The Bursting Of The Treasury Bond Bubble Has Begun

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I should begin by noting that I did make this proclamation before, and was wrong: in fact, last year I lost some money attempting to short long-dated US Treasury bonds (NYSEARCA:TLT). I will concede that shorting anything in an environment characterized by aggressively inflationary monetary policy, as evidenced by any money supply chart, is a dangerous idea; all that money has to go somewhere, and that somewhere could mean the bond market -- even if the bond market is ultimately offering negative returns.

But I feel the opportunity is here upon us again. First, I want to highlight the technical situation, which shows that TLT is now below the 200 day exponential moving average. If bulls do not defend the level highlighted, a move to 95 -- a fall of over 13% from where we currently are -- is very possible in light of what price is telling us about where buyers and sellers are situated in this market.

If we zoom out to a monthly timeframe, we get an idea of some other price levels long-dated Treasury bonds could fall to if momentum picks up to the short side. A fall to 81, the lower level highlighted in the chart below, would constitute a decline of over 26% from where we currently are. Play that with a leveraged ETF like TBT, and over 50% returns become possible (although I only advise leveraged ETFs to those who are well-versed in technical analysis and are using carefully placed stop-loss orders to cap risk as well).

That's the technical situation. Here's a recap of the fundamentals:

1. US national debt is now coming in at over $15.5 trillion -- and counting. If you think that will ever get paid off with anything but drastically devalued dollars, I have some beachfront property in Kansas I'd like to sell you. Publicly acknowledged debt cancellation and restructuring is the only solution to preserving the current monetary system. As the world's monetary authorities don't have that anywhere near their agenda, I'm not counting on it happening. And so, the case for a panic out of bonds as this situation becomes more apparent remains viable.

2. Many pundits remain befuddled by the stock market's rise, and continue to call for a crash. Perhaps one will occur, though I'm anticipating US equities to primarily rise into 2014. The chart below plots TLT against SPY; we can see the spread is widening and capital is flowing into equities. I suspect this trend will continue, and that capital will ultimately flow out of bonds and into precious metals, stocks, and commodities.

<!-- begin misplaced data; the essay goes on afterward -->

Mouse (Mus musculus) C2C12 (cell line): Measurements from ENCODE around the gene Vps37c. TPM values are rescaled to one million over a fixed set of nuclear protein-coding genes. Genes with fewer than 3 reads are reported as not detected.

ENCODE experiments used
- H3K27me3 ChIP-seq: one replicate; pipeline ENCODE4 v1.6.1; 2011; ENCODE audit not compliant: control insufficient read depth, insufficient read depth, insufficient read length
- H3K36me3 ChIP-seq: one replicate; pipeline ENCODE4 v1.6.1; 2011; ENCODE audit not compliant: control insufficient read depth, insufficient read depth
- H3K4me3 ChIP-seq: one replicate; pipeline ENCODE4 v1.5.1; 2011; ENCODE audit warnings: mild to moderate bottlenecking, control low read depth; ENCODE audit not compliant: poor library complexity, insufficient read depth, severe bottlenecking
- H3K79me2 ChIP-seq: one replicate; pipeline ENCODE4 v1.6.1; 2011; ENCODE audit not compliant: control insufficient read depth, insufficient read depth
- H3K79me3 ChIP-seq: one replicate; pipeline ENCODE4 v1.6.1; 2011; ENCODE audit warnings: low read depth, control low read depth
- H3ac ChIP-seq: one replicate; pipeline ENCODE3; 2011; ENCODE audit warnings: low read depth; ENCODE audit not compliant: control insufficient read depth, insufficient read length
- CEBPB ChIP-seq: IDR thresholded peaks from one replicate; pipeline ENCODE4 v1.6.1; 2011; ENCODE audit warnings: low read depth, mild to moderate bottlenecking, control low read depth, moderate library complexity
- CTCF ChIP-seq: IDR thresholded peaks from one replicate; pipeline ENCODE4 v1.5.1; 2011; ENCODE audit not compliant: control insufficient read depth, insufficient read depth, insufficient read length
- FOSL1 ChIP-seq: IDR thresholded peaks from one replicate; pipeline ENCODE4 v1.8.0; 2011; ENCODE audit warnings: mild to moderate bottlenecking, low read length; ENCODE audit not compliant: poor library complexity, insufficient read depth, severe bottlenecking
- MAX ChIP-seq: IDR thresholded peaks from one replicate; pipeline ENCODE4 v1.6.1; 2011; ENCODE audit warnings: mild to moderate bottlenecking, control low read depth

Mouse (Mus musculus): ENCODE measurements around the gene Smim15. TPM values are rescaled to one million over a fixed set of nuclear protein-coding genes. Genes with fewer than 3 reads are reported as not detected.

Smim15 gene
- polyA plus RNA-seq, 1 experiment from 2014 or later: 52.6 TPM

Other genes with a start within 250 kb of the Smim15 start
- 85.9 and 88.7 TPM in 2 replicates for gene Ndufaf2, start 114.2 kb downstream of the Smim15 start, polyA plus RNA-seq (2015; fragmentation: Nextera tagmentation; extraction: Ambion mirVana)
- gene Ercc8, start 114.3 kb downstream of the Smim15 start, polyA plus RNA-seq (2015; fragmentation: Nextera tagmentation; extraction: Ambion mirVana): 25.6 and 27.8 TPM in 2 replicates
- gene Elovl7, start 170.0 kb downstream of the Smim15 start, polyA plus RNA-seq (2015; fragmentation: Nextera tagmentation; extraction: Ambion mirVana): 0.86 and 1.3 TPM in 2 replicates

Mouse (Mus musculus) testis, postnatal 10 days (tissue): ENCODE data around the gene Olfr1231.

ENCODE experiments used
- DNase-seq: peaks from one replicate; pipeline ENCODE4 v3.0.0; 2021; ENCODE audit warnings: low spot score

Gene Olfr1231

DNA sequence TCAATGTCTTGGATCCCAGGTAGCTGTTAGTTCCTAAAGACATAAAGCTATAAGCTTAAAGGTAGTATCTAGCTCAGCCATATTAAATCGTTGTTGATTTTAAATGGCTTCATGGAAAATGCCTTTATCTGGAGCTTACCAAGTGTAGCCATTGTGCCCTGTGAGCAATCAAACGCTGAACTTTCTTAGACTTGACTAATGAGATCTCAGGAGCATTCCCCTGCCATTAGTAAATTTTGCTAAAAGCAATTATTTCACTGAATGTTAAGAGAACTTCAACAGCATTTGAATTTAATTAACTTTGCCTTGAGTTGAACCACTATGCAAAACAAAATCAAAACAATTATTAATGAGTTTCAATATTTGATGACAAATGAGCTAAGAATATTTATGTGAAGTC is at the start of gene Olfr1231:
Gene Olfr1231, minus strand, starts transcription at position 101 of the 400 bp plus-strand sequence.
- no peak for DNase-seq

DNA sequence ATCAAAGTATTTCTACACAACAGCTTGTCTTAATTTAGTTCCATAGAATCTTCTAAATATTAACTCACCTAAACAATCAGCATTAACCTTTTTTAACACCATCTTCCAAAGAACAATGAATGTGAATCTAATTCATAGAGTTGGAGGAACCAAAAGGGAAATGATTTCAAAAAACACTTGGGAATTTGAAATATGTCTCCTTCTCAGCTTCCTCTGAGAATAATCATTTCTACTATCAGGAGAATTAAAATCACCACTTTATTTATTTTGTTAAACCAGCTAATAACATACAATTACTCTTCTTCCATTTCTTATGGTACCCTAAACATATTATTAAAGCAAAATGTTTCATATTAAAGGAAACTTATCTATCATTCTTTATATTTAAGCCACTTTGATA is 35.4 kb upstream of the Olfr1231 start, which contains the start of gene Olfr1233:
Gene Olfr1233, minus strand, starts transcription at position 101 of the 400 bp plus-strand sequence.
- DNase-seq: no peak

The aggressive inflationary monetary policy of the past 11 years has fueled many bubbles and corresponding collapses; we've seen this pattern in internet stocks, real estate, uranium, rare earths, silver, wheat, and probably some others. But one area we haven't seen it is in Treasury bonds, and that is the asset I believe is most fundamentally overvalued for the simple reason that there is no way the US can ever pay off its debt (which is still growing). As such, I believe the capital flow out of Treasury bonds and into gold (NYSEARCA:GLD) will ultimately go down as one of the largest capital transfers in financial history.

Another key factor to observe here, and one that also strengthens the case for a continued decline in the bonds, is that the US dollar continues to show weakness. Below is a chart of (NYSEARCA:UUP), the ETF corresponding to the US dollar. You can see it has been in a downtrend since the start of the year, and that we are right at the 200 day exponential moving average, just like TLT.

I won't be shorting Treasury bonds at the moment, only because there are too many other opportunities I'm focused on. But I am shorting the dollar via the spot forex market, and I expect both Treasury bonds and the US dollar to continue sinking, and to surpass the all-time lows they reached in the first decade of this century.

Disclosure: I am long physical gold and short the US dollar in the spot forex market.